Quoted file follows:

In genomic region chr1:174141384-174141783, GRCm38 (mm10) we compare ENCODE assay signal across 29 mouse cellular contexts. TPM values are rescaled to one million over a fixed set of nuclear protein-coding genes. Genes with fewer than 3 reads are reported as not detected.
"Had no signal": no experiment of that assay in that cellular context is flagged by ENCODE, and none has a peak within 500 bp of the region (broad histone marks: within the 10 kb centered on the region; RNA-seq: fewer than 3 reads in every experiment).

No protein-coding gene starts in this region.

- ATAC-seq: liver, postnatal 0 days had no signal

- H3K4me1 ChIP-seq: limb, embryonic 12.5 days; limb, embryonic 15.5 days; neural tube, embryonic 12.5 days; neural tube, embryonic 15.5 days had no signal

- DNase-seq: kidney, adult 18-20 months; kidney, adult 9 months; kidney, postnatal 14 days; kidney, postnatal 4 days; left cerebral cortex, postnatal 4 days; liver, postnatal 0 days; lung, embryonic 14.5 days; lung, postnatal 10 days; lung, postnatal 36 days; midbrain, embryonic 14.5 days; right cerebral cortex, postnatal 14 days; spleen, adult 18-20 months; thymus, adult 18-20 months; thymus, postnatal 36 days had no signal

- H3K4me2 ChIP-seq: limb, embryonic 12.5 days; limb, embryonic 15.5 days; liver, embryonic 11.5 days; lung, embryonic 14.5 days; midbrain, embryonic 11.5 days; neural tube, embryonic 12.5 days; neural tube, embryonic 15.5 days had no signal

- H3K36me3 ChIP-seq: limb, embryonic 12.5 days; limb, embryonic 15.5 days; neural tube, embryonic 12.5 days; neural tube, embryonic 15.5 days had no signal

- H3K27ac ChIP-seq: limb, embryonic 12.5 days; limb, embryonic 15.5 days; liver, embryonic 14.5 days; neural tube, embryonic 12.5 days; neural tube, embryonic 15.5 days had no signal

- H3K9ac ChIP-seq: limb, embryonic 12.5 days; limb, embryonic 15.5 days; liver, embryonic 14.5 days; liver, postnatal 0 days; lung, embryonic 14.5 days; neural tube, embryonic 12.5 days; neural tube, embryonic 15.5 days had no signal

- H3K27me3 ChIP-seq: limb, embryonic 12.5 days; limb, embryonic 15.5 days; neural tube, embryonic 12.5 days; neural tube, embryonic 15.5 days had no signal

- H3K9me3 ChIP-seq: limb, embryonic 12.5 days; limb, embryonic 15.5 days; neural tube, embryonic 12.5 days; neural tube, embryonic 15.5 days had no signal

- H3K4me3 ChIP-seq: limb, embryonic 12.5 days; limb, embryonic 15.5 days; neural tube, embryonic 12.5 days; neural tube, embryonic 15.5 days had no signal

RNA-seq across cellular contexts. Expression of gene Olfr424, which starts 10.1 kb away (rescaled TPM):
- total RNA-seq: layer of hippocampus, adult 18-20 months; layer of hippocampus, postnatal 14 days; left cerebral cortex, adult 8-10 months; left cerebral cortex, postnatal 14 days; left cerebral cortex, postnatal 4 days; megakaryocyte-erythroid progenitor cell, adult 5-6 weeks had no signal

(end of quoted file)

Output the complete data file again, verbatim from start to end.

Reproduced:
In genomic region chr1:174141384-174141783, GRCm38 (mm10) we compare ENCODE assay signal across 29 mouse cellular contexts. TPM values are rescaled to one million over a fixed set of nuclear protein-coding genes. Genes with fewer than 3 reads are reported as not detected.
"Had no signal": no experiment of that assay in that cellular context is flagged by ENCODE, and none has a peak within 500 bp of the region (broad histone marks: within the 10 kb centered on the region; RNA-seq: fewer than 3 reads in every experiment).

No protein-coding gene starts in this region.

- ATAC-seq: liver, postnatal 0 days had no signal

- H3K4me1 ChIP-seq: limb, embryonic 12.5 days; limb, embryonic 15.5 days; neural tube, embryonic 12.5 days; neural tube, embryonic 15.5 days had no signal

- DNase-seq: kidney, adult 18-20 months; kidney, adult 9 months; kidney, postnatal 14 days; kidney, postnatal 4 days; left cerebral cortex, postnatal 4 days; liver, postnatal 0 days; lung, embryonic 14.5 days; lung, postnatal 10 days; lung, postnatal 36 days; midbrain, embryonic 14.5 days; right cerebral cortex, postnatal 14 days; spleen, adult 18-20 months; thymus, adult 18-20 months; thymus, postnatal 36 days had no signal

- H3K4me2 ChIP-seq: limb, embryonic 12.5 days; limb, embryonic 15.5 days; liver, embryonic 11.5 days; lung, embryonic 14.5 days; midbrain, embryonic 11.5 days; neural tube, embryonic 12.5 days; neural tube, embryonic 15.5 days had no signal

- H3K36me3 ChIP-seq: limb, embryonic 12.5 days; limb, embryonic 15.5 days; neural tube, embryonic 12.5 days; neural tube, embryonic 15.5 days had no signal

- H3K27ac ChIP-seq: limb, embryonic 12.5 days; limb, embryonic 15.5 days; liver, embryonic 14.5 days; neural tube, embryonic 12.5 days; neural tube, embryonic 15.5 days had no signal

- H3K9ac ChIP-seq: limb, embryonic 12.5 days; limb, embryonic 15.5 days; liver, embryonic 14.5 days; liver, postnatal 0 days; lung, embryonic 14.5 days; neural tube, embryonic 12.5 days; neural tube, embryonic 15.5 days had no signal

- H3K27me3 ChIP-seq: limb, embryonic 12.5 days; limb, embryonic 15.5 days; neural tube, embryonic 12.5 days; neural tube, embryonic 15.5 days had no signal

- H3K9me3 ChIP-seq: limb, embryonic 12.5 days; limb, embryonic 15.5 days; neural tube, embryonic 12.5 days; neural tube, embryonic 15.5 days had no signal

- H3K4me3 ChIP-seq: limb, embryonic 12.5 days; limb, embryonic 15.5 days; neural tube, embryonic 12.5 days; neural tube, embryonic 15.5 days had no signal

RNA-seq across cellular contexts. Expression of gene Olfr424, which starts 10.1 kb away (rescaled TPM):
- total RNA-seq: layer of hippocampus, adult 18-20 months; layer of hippocampus, postnatal 14 days; left cerebral cortex, adult 8-10 months; left cerebral cortex, postnatal 14 days; left cerebral cortex, postnatal 4 days; megakaryocyte-erythroid progenitor cell, adult 5-6 weeks had no signal